• Plan Terms May Limit Carryover Duration to a Maximum Period

The plan may limit the maximum period that employees can carry over the (up to $500) balance of unreimbursed health FSA contributions.  That maximum carryover duration could be as short as one plan year.

For example, take an employee who carries over $500 from the 2018 plan year into the 2019 plan year.  If the plan imposed a one-year maximum carryover duration, any remaining balance of the $500 carryover would forfeit at the end of the 2019 plan year and any associated run-out period.  In other words, no amount of the $500 carried over from the 2018 plan year into the 2019 plan year would continue be available into the 2020 plan year.

See our ABD Office Hours Webinar The IRS ACA Potluck Guidance for more details.

Regulations

ABD Office Hours Webinar: The IRS ACA Potluck Guidance

IRS Notice 2015-87:

https://www.irs.gov/pub/irs-drop/n-15-87.pdf

Question 24: May a health FSA condition the ability to carry over unused amounts on participation in the health FSA in the next year?

Answer 24: Yes. A health FSA may limit the availability of the carryover of unused amounts (subject to the $500 limit) to individuals who have elected to participate in the health FSA in the next year, even if the ability to participate in that next year requires a minimum salary reduction election to the health FSA for that next year.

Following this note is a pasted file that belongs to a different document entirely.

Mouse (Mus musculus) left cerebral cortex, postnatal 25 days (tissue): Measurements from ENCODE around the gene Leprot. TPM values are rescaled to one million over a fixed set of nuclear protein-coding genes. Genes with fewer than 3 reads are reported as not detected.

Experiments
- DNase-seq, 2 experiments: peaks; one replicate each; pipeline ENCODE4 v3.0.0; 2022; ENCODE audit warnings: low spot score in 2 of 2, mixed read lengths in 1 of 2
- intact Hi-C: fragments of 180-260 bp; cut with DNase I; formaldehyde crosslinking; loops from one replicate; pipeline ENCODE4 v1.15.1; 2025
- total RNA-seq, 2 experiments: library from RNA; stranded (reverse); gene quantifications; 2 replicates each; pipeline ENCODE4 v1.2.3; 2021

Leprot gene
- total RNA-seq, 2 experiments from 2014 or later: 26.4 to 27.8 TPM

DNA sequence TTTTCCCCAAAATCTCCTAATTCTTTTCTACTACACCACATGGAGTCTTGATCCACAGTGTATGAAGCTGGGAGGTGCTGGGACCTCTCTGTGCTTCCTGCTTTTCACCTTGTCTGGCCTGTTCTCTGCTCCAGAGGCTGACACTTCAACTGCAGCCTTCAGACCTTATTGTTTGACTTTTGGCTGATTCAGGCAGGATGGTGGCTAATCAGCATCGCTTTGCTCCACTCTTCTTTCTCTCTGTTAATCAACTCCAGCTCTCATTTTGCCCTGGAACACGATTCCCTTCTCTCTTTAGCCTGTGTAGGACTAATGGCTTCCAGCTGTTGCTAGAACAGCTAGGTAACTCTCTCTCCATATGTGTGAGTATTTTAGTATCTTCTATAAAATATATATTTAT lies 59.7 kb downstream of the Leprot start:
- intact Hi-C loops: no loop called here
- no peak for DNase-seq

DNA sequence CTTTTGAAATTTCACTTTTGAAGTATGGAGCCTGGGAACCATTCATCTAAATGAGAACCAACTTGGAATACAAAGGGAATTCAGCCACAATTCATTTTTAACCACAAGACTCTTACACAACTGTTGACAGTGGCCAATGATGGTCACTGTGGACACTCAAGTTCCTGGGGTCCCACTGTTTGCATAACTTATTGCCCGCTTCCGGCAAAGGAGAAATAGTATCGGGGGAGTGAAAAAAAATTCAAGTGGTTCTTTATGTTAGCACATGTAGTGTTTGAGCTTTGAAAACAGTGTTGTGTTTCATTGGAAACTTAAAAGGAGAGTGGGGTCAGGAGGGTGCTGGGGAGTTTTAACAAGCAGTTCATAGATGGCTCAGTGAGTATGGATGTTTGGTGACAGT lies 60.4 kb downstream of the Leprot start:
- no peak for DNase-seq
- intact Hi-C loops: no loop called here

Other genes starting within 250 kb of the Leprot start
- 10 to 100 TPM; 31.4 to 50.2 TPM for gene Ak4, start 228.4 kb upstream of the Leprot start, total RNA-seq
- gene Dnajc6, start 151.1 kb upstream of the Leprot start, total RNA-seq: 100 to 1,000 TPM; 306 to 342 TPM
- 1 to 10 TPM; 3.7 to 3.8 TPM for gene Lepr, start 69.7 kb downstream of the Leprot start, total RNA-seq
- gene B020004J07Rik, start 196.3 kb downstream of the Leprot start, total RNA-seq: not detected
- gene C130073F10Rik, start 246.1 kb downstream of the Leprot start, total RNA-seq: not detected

Example. Facts: Employer sponsors a cafeteria plan offering a health FSA that permits up to $500 of unused health FSA amounts to be carried over to the next year in compliance with Notice 2013-71, but only if the employee participates in the health FSA during that next year. To participate in the health FSA, an employee must contribute a minimum of $60 ($5 per calendar month). As of December 31, 2016, Employee A and Employee B each have $25 remaining in their health FSA. Employee A elects to participate in the health FSA for 2017, making a $600 salary reduction election. Employee B elects not to participate in the health FSA for 2015. Employee A has $25 carried over to the health FSA for 2017, resulting in $625 available in the health FSA. Employee B forfeits the $25 as of December 31, 2016 and has no funds available in the health FSA thereafter.